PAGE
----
The Singaporean Women’s Guide to Retiring by 45

Scheduling and saving for a secure retirement are a vital and unavoidable part of life. Men and women face different challenges when they plan for retirement. These obstacles are best tackled early and need careful preparation. If you are a Singaporean woman, the most critical thing to do is take action as soon as possible to secure a happy and sustainable future in your later years.

To begin with, most women enjoy a higher level of financial independence (read: shopping, spending and holidays) than someone like dependent on their spouse (married with children) due to lesser commitments. There is also an urgent need for life insurance as providing for elderly parents is usually the only reason for ensuring their life.

It is a common question: “How much do I need to retire?”. The answer is simple than you think if you take time to decide what is important and how you want to live in retirement.

The place to start is to figure out how much you are likely to spend each month after you retire. Admittedly, that number varies widely, since each person has their habits.

You can browse through your current expenses as an initial guide and adjust the amount for your retirement lifestyle.

Make sure to include enough capital for food, clothing, healthcare, transport, travel, insurance, utilities, recreation, household maintenance, communications, personal care, and other expenses. You should also include an estimation for inflation too since prices continue to creep upwards by at least 1 to 2 percent most years.

Life expectancy for Singapore women has increased over the years. This means that if you propose to retire at the age of 45, you will have limited days to enjoy and save. You know, the whole cruises in Hawaiian dresses and mom jeans, the whole shebang.

But living for long means you have to start chalking out your retirement savings plan. Do you know where to begin? Without figuring out how much you need to spend your retirement life without working and worrying about money?

Economic experts give two methods to save for retirement:

  • This method is based on a fixed percentage of savings annually. If you begin from the age of 25 and save 10% of your income per annum, by the age of retirement, you can collect four times your annual salary. However, that might not be enough for a country like Singapore where life expectancy is increasing. By mounting your saving up to 20% each year, you can accumulate eight times the annual income, by the term of your retirement.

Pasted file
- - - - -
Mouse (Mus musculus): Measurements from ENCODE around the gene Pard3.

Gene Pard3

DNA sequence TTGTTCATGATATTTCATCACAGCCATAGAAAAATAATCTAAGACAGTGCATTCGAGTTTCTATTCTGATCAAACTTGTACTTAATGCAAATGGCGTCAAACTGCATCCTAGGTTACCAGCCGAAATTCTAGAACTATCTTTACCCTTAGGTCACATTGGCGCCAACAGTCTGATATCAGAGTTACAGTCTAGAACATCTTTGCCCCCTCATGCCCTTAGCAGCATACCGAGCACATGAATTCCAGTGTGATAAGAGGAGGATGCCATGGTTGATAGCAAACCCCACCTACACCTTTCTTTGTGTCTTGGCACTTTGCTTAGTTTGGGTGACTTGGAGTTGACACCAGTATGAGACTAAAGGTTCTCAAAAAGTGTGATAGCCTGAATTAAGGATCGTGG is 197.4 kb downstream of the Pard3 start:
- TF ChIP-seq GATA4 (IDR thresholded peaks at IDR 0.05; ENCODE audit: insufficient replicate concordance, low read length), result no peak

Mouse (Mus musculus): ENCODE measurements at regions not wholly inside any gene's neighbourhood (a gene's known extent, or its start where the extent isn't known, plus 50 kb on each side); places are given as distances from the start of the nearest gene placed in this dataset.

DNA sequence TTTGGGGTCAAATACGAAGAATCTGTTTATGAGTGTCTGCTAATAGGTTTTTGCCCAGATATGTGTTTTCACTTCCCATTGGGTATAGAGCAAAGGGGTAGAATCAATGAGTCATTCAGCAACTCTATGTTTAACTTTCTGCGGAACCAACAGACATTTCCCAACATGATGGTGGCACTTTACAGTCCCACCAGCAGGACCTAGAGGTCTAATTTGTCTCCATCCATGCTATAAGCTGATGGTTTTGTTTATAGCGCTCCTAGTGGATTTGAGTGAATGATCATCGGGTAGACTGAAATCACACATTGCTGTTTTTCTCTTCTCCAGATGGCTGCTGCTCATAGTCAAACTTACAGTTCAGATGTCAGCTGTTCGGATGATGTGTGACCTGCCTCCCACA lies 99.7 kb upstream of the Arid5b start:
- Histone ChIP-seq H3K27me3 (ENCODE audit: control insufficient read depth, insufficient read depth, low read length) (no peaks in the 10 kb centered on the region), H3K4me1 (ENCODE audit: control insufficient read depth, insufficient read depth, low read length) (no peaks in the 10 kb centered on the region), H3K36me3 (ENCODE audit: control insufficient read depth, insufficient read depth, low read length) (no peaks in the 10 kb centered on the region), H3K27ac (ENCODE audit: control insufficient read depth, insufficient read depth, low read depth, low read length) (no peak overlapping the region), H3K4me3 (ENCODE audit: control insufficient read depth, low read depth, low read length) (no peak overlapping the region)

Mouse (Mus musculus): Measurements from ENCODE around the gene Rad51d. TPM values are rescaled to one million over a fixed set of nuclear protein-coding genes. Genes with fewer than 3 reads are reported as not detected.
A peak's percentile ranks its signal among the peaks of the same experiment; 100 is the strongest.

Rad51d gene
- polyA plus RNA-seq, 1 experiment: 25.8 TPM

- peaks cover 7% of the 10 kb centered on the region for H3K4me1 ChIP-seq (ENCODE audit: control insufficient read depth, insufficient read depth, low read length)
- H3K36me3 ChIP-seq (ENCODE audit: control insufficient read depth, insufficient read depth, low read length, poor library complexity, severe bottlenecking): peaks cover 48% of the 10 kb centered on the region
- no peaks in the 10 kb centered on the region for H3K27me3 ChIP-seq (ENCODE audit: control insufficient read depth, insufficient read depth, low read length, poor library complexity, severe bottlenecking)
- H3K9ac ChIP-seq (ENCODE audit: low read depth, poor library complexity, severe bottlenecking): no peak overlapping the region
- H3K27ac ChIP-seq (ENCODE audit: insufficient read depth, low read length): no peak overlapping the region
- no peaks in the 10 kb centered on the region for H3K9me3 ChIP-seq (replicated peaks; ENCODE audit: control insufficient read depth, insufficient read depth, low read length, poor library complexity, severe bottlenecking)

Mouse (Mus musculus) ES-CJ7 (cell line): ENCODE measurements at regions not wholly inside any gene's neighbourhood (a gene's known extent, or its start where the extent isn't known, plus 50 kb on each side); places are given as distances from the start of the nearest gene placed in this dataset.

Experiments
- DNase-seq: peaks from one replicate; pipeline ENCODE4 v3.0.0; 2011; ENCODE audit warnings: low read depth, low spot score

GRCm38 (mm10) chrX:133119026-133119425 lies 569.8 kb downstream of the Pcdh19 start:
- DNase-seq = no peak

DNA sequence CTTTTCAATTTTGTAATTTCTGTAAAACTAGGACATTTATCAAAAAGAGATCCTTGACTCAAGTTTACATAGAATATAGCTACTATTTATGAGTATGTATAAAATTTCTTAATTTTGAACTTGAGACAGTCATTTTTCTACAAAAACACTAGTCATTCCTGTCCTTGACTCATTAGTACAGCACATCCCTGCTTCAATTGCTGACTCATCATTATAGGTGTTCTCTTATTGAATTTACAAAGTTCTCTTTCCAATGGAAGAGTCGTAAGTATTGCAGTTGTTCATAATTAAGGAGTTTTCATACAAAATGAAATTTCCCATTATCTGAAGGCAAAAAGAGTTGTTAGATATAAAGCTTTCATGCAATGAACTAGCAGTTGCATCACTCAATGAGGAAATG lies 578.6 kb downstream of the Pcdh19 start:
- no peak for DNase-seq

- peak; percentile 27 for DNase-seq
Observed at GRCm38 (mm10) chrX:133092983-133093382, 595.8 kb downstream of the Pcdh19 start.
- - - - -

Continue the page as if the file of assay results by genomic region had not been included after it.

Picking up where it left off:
• If you are below 35 years, your priority should be to accrue your savings to the extent of your annual income, by the time you reach 35. After reaching 45, your total savings should be three times your yearly income.

How Much Money Will You Need after Retirement?

The first step that you need to take is to calculate the sum that you need to lead a comfortable retired life. To get your head around this, ask few of these questions to yourself:

  • How much will you need for monthly expenses?
  • Have you created an emergency fund to cover unforeseen expenses?
  • Do you have enough health insurance cover?
  • Is there anybody who is financially dependent on you?

When you conduct this exercise, remember to consider inflation. If you are aged 35 and live to be 75, rest assured that the value of the Singapore dollar will depreciate substantially over that period.

How much will the value of dollar fall by? That is hard to predict, but the inflation rate in the past can give you some idea.

How to Plan for Retirement in Singapore?

  • Begin by computing your funds–If you are a Singapore citizen or a permanent resident with the Central Provident Fund (CPF), log In to CPF website to calculate how much you have at present.
  • Maximize what you have – You have to start saving your money wisely from an early stage, maybe your mid 20’s. Amplify your CPF and pension contributions. Make sure your retirement funds and pensions earn as much as they possibly could. Work it out now to raise your income in the future.
  • Search substitute investment choices – Although CPF pays a decent investment rate, you can always use an investment option. Investment means capital growth with risk. Make the most of your CPF by looking into the CPF Investment Scheme and invest in shares. You need to have at least $40,000 or more in Special Account and over $12,000 in Ordinary Account.
  • Assess yourself – It depends on the income sources you have during retirement, and the number of years left to retirement. You can find financial calculator designed to let you assess your retirement income and find out how much savings you need to meet your aims.

 To find out how you can accrue your savings, have a look at this compound interest table. It shows how $1,200 investment expands in 40 years and what if you keep investing $1,200 annually.

Is It Possible to Save So Much?

It isn’t possible for most people. There is a definite limit to how much you can budget. If you want to retire at 45 by just scrimping and saving, my advice is to forget it. You need to be putting at least $5,000 or more into your retirement fund per month; that is more than the average Singaporean woman’s entire monthly income.

Almost whatever digits you come up with, the amount should seem large. So, the best way to accumulate so much is to start saving early. Manage your finances wisely and stick to the budget if need be. While no single approach fits everyone, calculating your “magic number” help you start a plan and save early enough to have the amount you need for a comfortable retirement.

If you want any hope of retiring early, your best bet is to grow and invest your money today. Like the ancient Chinese proverb says: “The best time to plant a tree was 20 years ago. The second-best time now.”


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